Pegasus, Air Force One, Other KTV and Men’s Clubs Reportedly Shutting Down

The entertainment clubs lease the facilities from a company owned by businessman Jolly Ting.

UPDATE (10 June 2020): Jolliville Holdings Corp has issued a statement about the closure of the bars and clubs. In a disclosure to the Philippine Stock Exchange on Wednesday, the company said the following statements in the Manila Standard report are false: “Employees of several high-end entertainment clubs….have received separation pay from Jolly Ting, the chairman and chief executive of publicly listed Jolliville Holdings Corp., according to sources.”

“Supervisors and employees of the KTV bars owned by Jolliville or the Ting family were informed that the clubs would no longer resume operations because of the huge impact of the health crisis.”

The company also said the statements contradict "an accurate statement found in the latter portion of the same article: JOH “leases and rents out certain assets…to a number of independent business entities involved in the operation and management of KTV entertainment/recreation centers in Metro Manila area.”

The statement did not mention, however, the status of the clubs and bars.

Original story follows:

Entertainment clubs leasing facilities from businessman Jolly Ting, chairman and CEO of publicly listed Jolliville Holdings Corp. (JOC) are shutting down because of the effects of the coronavirus pandemic. 

A report in Manila Standard said that employees of Pegasus Ultimate Men’s Club and Heartbeat Mega KTV, both in Quezon City, Air Force One in Parañaque City, and Genie Magic KTV, among other establishments renting from the Jolliville Group have received their separation pay and will no longer resume operations. The clubs have been closed since the start of the enhanced community quarantine in mid-March.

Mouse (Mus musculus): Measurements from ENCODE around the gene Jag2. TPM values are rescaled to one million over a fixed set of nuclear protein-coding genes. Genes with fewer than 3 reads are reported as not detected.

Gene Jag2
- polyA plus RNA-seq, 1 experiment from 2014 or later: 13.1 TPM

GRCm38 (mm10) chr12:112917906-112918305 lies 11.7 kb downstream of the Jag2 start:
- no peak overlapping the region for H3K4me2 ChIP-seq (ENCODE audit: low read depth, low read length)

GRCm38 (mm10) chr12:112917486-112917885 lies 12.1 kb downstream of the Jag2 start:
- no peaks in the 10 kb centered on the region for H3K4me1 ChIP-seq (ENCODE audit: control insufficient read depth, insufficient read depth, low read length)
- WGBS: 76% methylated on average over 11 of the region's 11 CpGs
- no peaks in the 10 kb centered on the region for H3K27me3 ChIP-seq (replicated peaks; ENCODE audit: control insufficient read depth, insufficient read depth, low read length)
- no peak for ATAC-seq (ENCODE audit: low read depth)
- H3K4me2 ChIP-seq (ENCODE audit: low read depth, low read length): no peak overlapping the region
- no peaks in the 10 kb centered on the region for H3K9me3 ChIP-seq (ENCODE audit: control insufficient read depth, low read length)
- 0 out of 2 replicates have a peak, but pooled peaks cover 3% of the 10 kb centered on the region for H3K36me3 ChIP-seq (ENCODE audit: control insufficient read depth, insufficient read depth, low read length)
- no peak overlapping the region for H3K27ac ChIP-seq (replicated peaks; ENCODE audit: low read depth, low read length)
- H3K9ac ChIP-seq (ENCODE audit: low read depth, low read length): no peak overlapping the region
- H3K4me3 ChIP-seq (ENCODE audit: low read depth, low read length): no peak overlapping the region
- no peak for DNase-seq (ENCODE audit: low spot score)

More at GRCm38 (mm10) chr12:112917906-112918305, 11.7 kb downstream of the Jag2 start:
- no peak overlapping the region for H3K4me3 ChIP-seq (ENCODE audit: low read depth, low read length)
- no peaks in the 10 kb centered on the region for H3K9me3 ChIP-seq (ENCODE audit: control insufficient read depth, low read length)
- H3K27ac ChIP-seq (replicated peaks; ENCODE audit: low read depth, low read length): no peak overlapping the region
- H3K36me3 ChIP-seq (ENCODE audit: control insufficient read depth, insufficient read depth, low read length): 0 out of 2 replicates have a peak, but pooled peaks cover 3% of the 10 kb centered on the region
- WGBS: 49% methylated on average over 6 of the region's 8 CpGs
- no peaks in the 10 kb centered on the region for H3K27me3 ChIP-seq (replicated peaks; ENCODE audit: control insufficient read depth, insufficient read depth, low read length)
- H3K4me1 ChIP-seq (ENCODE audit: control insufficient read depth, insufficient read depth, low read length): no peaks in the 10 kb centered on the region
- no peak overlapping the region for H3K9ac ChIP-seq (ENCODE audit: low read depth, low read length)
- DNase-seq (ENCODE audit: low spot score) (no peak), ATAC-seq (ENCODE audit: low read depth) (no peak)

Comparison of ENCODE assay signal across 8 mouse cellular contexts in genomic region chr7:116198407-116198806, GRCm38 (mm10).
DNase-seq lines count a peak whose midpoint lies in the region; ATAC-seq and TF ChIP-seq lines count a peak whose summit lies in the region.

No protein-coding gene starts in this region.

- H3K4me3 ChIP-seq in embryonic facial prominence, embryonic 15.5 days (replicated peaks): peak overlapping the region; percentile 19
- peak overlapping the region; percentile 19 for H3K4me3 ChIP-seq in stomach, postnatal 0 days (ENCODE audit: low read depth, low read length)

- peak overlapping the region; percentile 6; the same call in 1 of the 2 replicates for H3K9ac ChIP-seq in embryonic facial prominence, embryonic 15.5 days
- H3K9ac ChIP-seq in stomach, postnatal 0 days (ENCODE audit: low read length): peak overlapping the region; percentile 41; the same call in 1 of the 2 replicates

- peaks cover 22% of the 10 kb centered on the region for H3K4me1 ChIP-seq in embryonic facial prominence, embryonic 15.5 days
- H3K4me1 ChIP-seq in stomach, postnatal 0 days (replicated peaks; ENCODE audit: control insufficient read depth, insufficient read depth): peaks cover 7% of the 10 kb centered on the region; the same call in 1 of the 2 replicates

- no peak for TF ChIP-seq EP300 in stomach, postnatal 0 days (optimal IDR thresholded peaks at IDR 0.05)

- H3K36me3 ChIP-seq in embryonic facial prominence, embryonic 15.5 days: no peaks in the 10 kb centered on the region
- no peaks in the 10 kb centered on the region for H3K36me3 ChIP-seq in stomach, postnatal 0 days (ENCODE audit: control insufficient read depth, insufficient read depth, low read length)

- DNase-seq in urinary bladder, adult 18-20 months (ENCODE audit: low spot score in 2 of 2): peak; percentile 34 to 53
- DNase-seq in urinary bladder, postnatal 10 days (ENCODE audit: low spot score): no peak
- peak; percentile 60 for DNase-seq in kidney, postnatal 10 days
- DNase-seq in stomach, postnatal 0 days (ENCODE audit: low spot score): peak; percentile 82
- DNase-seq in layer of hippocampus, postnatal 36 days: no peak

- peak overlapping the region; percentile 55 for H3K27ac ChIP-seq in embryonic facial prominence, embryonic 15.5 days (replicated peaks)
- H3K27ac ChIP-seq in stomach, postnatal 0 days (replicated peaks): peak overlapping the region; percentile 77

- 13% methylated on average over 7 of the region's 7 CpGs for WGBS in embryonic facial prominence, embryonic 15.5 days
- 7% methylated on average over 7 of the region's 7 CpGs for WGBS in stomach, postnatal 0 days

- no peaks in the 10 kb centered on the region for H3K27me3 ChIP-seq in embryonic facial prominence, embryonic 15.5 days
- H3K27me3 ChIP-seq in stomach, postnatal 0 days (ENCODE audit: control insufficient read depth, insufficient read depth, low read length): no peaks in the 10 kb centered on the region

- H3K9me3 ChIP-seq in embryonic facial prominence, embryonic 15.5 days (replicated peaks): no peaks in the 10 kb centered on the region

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JOC rents out the facilities to night club and KTV bar operators while an outsourcing unit of the company provides the staff and talents for their operations, according to Manila Standard.

Ting is well-known in local business circles as “entertainment king” for his slew of nightclubs in the ‘80s and ‘90s. He has since diversified his businesses. Today, besides hospitality and entertainment, JHC has interests in leasing, management services, property development, land banking, local waterworks system, business process outsourcing, and power generation.

Manila Standard quoted sources as saying that thousands of the clubs’ regular employees and talents, mostly dancers and guest relations officers, were expected to lose their source of income with the establishments’ closure.

The Jolliville Group is also well known for winning a trademark case against Jollibee Foods Corp. The food conglomerate claimed the Jolliville name was too close to its own trademark. But JOC won the case, saying Jolliville was a tribute to its founder and CEO.

In a filing to the SEC at the beginning of the ECQ, JOC anticipated the effects of the pandemic on its leasing business.

“While it is uncertain how long the pandemic will last and how affected the country will be, a prolonged pandemic may affect our group’s business, especially our leasing operations,” the statement said. “Some lessees' businesses are affected by the COVID-19 situation and some have decided to reduce operating hours or close temporarily. While the lessees pay rent on a monthly basis under a yearly contract, it is possible that their capacity to pay in full or on time may be compromised by the current situation.

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Paul John Caña
Associate Editor, Esquire Philippines
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